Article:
Every year the BBC produces a new documentary series for David Attenborough, and every year people find themselves engrossed in what the famed naturalist has to say. Blue Planet II has even been credited with educating people about the plastic crisis in the oceans, and leading to a reduction in single-use plastics all over the country. I can't imagine this year's series, Dynasties, will be any different.
The BBC has announced that Dynasties will focus on five of the world's most famous endangered species, and the work that's being done to ensure their survival. The difference is that this year the series will be stylised more as a drama, focussing on a single member of the fives species to offer the audience a deeper connection with them and the natural world as a whole. Set to be included are emperor penguins down in the Antarctica, chimpanzees in Senegal, Kenyan lions, painted wolves by the Zambezi river in Zimbabwe, and Indian tigers.
BBC Studio's Natural History Unit has been working on this series over the past four years, focussing on key points in the lives of each animal and their families. It's been promised we can see the animals engage in politics, battles, alliances, family feuds, and more. Just like a drama with humans, really. The goal is to show unforeseen challenges that each species has to content with, including environmental changes and the way humans have affected the local ecosystem in long-lasting ways.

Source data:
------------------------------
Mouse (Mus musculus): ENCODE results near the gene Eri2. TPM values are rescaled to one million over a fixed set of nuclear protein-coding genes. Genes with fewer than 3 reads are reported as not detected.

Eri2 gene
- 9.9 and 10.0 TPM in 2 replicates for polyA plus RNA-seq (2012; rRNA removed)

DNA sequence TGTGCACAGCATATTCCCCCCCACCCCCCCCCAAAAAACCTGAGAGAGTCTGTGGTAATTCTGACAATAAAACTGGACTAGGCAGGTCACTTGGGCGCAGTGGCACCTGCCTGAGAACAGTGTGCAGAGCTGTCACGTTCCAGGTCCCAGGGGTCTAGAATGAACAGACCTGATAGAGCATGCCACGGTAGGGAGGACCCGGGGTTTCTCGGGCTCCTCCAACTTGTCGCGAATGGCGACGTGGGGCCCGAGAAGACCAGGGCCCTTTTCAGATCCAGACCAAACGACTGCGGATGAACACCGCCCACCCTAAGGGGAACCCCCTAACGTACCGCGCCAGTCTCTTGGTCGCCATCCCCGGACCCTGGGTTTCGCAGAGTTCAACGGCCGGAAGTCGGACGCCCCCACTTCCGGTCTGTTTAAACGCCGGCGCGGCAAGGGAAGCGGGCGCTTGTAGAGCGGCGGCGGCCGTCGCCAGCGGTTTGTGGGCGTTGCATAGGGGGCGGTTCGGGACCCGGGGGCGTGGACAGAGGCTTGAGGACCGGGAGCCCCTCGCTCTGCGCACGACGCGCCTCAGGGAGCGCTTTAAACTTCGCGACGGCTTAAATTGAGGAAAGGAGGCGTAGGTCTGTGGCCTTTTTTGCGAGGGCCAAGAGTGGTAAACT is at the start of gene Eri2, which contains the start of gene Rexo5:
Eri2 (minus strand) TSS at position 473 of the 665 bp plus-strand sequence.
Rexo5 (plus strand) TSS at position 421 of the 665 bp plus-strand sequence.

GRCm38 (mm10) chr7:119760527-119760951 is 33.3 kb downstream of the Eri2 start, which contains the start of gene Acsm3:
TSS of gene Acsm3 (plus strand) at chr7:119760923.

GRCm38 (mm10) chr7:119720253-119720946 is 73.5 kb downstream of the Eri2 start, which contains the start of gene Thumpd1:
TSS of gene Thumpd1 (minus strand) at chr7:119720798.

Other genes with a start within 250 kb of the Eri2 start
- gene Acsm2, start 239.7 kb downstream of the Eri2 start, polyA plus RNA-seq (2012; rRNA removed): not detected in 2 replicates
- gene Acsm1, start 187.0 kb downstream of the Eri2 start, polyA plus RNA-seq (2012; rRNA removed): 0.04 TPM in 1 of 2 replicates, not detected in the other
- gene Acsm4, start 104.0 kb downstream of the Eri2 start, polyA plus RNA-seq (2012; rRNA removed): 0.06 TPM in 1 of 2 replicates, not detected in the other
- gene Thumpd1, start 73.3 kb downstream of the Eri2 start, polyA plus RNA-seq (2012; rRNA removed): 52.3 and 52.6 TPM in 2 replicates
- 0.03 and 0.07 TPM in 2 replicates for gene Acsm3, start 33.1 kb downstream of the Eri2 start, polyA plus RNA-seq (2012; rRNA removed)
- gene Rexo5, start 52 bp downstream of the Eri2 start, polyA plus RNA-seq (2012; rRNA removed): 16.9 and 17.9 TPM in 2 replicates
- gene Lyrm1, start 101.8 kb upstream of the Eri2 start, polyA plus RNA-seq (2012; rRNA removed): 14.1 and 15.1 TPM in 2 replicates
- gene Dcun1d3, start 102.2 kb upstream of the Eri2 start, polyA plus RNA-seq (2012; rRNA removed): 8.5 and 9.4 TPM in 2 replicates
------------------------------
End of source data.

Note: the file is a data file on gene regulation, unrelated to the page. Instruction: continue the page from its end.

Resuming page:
In typical BBC style we don't know when the series is set to begin, with the above trailer only telling us that it's 'coming soon'. It shouldn't be too long, though, since the BBC isn't normally content with announcing stuff and letting us sit around waiting. Unless it's Doctor Who, of course.